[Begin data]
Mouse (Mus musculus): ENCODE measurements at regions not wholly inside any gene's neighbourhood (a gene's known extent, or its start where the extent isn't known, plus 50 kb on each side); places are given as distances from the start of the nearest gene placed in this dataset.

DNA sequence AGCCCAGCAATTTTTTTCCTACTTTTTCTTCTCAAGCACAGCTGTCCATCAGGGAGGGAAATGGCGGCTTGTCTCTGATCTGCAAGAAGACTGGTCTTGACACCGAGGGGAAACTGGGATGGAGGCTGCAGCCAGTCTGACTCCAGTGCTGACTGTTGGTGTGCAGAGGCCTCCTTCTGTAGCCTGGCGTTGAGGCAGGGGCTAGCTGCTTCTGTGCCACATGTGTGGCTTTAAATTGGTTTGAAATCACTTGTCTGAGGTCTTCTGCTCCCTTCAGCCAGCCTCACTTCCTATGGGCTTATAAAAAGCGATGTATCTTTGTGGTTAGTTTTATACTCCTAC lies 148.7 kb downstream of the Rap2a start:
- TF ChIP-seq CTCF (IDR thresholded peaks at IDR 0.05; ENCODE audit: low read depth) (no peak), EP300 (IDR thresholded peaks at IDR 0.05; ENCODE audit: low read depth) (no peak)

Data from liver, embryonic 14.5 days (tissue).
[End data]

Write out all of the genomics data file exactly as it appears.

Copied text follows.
Mouse (Mus musculus): ENCODE measurements at regions not wholly inside any gene's neighbourhood (a gene's known extent, or its start where the extent isn't known, plus 50 kb on each side); places are given as distances from the start of the nearest gene placed in this dataset.

DNA sequence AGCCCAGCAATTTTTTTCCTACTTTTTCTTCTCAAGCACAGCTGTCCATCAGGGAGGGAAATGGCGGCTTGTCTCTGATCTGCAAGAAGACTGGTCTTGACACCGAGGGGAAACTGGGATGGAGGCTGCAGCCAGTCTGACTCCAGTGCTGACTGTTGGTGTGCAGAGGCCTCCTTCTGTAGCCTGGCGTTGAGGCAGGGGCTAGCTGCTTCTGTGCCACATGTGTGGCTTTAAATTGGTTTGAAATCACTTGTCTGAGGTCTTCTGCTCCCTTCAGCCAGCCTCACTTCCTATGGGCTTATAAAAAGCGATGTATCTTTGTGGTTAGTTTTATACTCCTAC lies 148.7 kb downstream of the Rap2a start:
- TF ChIP-seq CTCF (IDR thresholded peaks at IDR 0.05; ENCODE audit: low read depth) (no peak), EP300 (IDR thresholded peaks at IDR 0.05; ENCODE audit: low read depth) (no peak)

Data from liver, embryonic 14.5 days (tissue).